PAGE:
70 performance-related Specifications for pavement preservation treatments repair or replace the chip seal at no cost to the agency. This requirement minimizes the risk to the agency by ensuring that bleeding does not occur within the agreed-upon warranty period while also avoiding penalizing the contractor unless significant bleeding can be validated instead of relying on a predictive indicator of bleeding. In summary, the 1-week MPD measure allows a state highway agency to identify and prioritize potentially problematic sections. This approach allows for an efficient allocation of inspection personnel and resources. In addition, as agencies build a database of 1-week MPD values versus bleeding performance, the 1-week MPD limit can be calibrated locally. The NCDOT Pavement Condition Survey Manual (NCDOT 2012) provides a visual inspec- tion method for identifying bleeding severity in a chip seal. The manual places bleeding severity in three categories: â¢ Light bleeding: condition is present on 10%â25% of the section â¢ Moderate bleeding: condition is present on 25%â50% of the section â¢ Severe bleeding: condition is present on greater than 50% of the section In this method, each wheel path of a two-lane roadway represents 25% of the section, as defined by the manual. Bleeding is evaluated across the entire length of the chip seal for any significantly bled areas that justify replacement (see Figures 6-9 and 6-10). Current practice is to replace a bled section when the bleeding is severe, or greater than 50% of the section, as exhibited in Figure 6-10. These PRS recommend that a section that exhibits severe bleeding within the warranty period should be rejected and replaced or repaired at the expense of the contractor. The rationale behind this recommendation is that most highway agencies would not repair or replace a chip seal with light or moderate bleeding as the seal would not be considered to have reached the end of its service life. Ignition Oven Test The measured material application rates can be determined according to the ignition oven test procedure in AASHTO T 308 using chip seal samples extracted from the field after construction. Also, through ignition testing, the EAR could be determined (Adams and Kim 2011). Figure 6-8. Photo of 3-D laser profiler prototype used in this study.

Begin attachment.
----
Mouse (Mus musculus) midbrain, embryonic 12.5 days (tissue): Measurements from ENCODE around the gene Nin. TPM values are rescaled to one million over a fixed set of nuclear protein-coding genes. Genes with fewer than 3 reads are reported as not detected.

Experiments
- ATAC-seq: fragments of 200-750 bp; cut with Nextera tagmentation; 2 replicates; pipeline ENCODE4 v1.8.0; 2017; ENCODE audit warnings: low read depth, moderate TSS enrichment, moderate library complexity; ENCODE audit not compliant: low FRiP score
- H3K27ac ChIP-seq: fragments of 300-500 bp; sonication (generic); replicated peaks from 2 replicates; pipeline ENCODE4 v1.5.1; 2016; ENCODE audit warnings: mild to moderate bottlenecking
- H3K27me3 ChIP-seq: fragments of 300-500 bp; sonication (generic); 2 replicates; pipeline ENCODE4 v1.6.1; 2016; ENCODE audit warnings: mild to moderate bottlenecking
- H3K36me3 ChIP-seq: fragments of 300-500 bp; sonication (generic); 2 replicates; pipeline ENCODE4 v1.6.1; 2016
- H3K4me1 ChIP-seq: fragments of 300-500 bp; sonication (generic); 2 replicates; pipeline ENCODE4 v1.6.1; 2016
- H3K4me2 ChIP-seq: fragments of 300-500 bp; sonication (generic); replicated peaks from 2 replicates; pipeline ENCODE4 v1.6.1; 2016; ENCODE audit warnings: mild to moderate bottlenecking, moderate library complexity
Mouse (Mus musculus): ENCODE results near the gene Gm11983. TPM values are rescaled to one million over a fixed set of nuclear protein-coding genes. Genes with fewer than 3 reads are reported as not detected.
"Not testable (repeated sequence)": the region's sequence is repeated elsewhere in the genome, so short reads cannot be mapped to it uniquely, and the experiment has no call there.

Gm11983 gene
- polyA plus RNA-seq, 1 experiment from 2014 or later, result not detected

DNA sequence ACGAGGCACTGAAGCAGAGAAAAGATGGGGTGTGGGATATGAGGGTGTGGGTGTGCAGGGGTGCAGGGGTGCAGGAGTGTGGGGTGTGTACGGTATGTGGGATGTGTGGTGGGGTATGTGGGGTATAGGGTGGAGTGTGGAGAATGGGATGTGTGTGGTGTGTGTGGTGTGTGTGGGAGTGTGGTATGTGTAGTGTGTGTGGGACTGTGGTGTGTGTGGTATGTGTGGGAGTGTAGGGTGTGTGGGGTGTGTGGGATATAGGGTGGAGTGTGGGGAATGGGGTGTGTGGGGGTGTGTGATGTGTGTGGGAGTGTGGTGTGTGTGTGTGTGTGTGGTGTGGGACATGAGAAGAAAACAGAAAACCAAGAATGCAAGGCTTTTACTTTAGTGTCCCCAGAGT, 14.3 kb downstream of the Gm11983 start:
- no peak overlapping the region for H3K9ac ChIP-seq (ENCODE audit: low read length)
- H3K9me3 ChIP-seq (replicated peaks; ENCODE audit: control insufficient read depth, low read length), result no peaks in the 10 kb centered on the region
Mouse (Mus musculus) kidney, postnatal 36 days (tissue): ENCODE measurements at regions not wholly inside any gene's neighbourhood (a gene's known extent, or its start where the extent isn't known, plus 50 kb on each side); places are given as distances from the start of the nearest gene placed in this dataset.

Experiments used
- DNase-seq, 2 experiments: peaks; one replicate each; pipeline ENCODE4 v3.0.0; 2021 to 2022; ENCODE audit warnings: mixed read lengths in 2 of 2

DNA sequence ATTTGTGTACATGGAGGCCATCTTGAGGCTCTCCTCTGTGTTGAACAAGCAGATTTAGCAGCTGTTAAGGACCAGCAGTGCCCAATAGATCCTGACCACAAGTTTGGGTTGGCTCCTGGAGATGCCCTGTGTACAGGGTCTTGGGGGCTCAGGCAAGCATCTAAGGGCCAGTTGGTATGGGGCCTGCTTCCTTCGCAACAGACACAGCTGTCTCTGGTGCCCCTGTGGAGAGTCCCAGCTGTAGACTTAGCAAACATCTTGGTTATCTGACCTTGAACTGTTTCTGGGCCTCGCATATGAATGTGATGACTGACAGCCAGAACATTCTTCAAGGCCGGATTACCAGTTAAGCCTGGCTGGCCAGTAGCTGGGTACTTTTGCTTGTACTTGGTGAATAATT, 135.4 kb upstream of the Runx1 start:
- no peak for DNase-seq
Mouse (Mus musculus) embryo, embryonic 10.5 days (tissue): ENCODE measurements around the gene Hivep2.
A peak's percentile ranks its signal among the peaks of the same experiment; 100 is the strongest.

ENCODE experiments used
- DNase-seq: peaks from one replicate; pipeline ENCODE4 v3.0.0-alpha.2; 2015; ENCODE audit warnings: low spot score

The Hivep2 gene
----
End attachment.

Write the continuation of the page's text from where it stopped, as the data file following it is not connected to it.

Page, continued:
examples 71 6. Establish a Sampling and Measurement Plan As noted previously, the risks associated with incorrectly accepting or rejecting a lot are related to sample size and method. The procedure outlined in Chapter 5 was followed to develop guide- lines for a sampling and measurement plan for chip seal treatment: 1. Determine which party performs acceptance testing. The contractor and agency must agree on the testing party. 2. Determine the type of acceptance plan to be used. Stratified random sampling, a modified version of random sampling commonly used in pavement construction acceptance sampling, involves dividing a lot into several sublots of equal size and selecting random samples within each sublot. 3. Develop verification sampling and testing procedures. Verification sampling is used to verify the accuracy of acceptance test results. The decision to use split or independent sampling depends on the goals of the agency. For this example, it is assumed that the agency or indepen- dent third party will measure the Vialit aggregate loss and MPD at the recommended sampling frequency for each sublot for verification. In practice, the agencyâs verification test methods are used solely for verification, and acceptance methods proposed by the contractor are first compared to the results of the agency verification tests. Figure 6-9. Light bleeding example (NCDOT 2012). Figure 6-10. Severe bleeding needing replacement (NCDOT 2012).